REVIEW: We Were Liars by E. Lockhart

Title: We Were Liars
Author: E. Lockhart
My overall rating: 2/5
Get it here from Amazon
First thoughts

This book was kindly given to me by my best friend for my birthday, which kinda makes me feel bad for disliking it so much. But that's what reading is all about, right? Forming an opinion?

'My mum and my sister raved about this book and said I should read it,' my friend said, 'but I don't read books, so I thought I'd get it for you'. At least she wasn't emotionally attached to the book. That way my negative review won't completely destroy her feelings.

Good bits

We Were Liars is a semi-enjoyable holiday read. It is super easy to read, not requiring too much effort to understand the plot (probably because the plot is stupidly boring but we'll get to that later). I could have finished it in a day if life didn't get in the way, so if you're planning on bringing this with you on holiday I'd recommend bringing a back up... for multiple reasons.

The main thing I liked about this book was the plot twist (spoiler-ish alert). I am a HUGE psychological thriller fan when it comes to books and films, and even though I wouldn't say We Were Liars was an actual psychological thriller, the plot twist definitely had elements of one. I've recently taken an interest in Cortazar's work and so when E. Lockhart revealed that not everything is as it seems, I was living for it. It makes you question everything you had read over the last 200 pages.

Bad bits

However, the plot twist is about the only good thing about the book. I'm under the impression Lockhart had this amazing idea for a plot twist without knowing the actual plot, so she wrote the story around the big reveal. This makes the first half of the book just plain boring and quite honestly without a story line because the characters' only purpose is to play a part in the ending. There is barely any character development, leaving all the characters unlikable and hard to sympathise with. I have no idea how so many people cried at the ending! I wasn't attached to any of the characters because it felt like Lockhart wasn't either, so I wasn't actually that bothered when it was revealed they weren't real.

I'm not the first person to question why the title is what it is. It has no relevance to the actual story line - especially because they don't exist, they are a figment of Cady's imagination. Furthermore, why is their little gang called the 'Liars'? What is so special about them? None of them are particularly close given they basically grew up together. There are way too many flaws in the plot line.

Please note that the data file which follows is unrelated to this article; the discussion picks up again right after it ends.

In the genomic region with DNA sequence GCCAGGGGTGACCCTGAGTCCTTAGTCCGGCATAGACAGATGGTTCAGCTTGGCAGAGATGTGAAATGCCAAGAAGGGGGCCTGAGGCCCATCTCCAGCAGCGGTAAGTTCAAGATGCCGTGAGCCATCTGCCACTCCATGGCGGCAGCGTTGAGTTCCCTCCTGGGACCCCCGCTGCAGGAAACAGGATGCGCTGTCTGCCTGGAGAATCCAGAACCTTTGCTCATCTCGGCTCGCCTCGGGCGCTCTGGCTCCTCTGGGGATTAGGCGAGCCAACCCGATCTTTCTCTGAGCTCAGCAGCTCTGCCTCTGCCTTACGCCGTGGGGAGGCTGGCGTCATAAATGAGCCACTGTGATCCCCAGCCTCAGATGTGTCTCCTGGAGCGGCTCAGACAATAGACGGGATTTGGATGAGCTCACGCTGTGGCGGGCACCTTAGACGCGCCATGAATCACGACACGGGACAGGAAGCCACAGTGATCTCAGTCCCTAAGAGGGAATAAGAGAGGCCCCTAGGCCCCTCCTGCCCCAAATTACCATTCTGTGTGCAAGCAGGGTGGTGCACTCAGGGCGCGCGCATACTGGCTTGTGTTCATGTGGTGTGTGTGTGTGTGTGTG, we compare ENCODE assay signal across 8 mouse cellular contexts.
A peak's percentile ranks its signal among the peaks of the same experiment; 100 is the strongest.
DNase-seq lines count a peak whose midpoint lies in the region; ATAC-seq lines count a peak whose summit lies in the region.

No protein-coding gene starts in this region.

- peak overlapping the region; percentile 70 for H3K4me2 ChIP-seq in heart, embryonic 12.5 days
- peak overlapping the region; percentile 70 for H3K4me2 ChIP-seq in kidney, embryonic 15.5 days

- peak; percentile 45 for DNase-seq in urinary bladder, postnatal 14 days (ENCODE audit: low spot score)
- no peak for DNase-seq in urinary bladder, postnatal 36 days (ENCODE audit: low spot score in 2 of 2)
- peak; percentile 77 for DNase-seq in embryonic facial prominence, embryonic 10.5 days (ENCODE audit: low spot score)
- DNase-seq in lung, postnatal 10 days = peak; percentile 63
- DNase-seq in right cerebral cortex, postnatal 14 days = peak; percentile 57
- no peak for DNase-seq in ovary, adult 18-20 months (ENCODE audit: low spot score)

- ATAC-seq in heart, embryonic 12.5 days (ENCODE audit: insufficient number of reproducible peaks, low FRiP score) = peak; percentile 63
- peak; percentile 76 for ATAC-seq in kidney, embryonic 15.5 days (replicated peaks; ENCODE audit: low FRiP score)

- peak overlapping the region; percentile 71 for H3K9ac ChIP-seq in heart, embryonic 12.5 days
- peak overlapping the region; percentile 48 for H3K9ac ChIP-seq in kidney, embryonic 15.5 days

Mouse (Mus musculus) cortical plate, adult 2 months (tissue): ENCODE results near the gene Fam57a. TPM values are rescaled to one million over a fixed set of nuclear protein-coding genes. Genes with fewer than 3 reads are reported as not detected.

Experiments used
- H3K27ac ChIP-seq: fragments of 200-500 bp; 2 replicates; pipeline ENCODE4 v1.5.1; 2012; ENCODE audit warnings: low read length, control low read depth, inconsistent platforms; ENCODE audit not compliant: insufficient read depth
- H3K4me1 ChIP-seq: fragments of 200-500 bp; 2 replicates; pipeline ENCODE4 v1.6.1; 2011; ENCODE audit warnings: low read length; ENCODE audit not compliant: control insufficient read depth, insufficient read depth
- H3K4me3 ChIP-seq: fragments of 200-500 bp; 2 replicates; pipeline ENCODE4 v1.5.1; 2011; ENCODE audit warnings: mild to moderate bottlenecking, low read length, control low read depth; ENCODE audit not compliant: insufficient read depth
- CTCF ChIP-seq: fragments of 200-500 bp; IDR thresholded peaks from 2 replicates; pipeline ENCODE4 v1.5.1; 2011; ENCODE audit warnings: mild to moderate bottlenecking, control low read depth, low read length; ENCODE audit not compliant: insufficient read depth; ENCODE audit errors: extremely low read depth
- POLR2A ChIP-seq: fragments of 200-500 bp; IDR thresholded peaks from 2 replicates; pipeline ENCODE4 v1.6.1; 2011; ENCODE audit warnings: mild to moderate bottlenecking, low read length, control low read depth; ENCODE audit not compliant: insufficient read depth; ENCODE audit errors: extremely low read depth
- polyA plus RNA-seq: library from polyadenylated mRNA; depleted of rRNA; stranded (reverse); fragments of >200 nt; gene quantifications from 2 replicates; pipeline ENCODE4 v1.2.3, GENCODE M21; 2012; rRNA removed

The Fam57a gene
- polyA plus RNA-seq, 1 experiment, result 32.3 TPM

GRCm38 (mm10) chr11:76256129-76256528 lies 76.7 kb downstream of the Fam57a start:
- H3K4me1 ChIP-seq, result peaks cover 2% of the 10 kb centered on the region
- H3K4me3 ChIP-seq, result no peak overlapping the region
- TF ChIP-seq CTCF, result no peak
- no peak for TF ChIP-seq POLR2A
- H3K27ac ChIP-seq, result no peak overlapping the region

Speaking of Cady, she is probably the most annoying 'heroine' I have ever encountered. She doesn't have any redeeming qualities and, as aforementioned, I can't sympathise with her illness because she just isn't likeable. She's just an immature, spoilt, rich girl.

Also, I couldn't help but think Lockhart doesn't really know how to write in the voice of an 18 year old. In the beginning of the book, Cady says she is nearly 18 and yet speaks as though she is 10. Lots of the language is broken and childish. I had recently turned 19 when I read this book and it was almost offensive to think that's how an adult thinks 18 year olds talk. We know how to form proper sentences, you know. The romance between Cady and Gat is also very immature and babyish, but I never really paid that much attention to it anyway (boring, again) so it didn't bother me too much.

Another pressing question: why is there a map on the first few pages? It's not as if Lockhart describes the setting much anyway. The setting is not important to the story line, so why must there be a map in the beginning? Is Lockhart trying to appeal to fantasy fans? In contrast, I wasn't as annoyed with the family tree. However, I think it kind of backfires on Lockhart because it shows just how many unnecessary characters there are. If you need a family tree for a sub-250-page novel, then something's gone wrong.


It is very hard to figure out who this book is aimed at. The main characters are all in their late-teens but speak like children. The first half is about the boring, everyday life of a white family while the second half explores much deeper themes of mental health and survival. We Were Liars definitely doesn't compare to other coming-of-age novels (such as Catcher In the Rye, my one true love) and so I'm simply confused and unsatisfied with this book.

To my best friend: sorry I hated it, don't take it personally.


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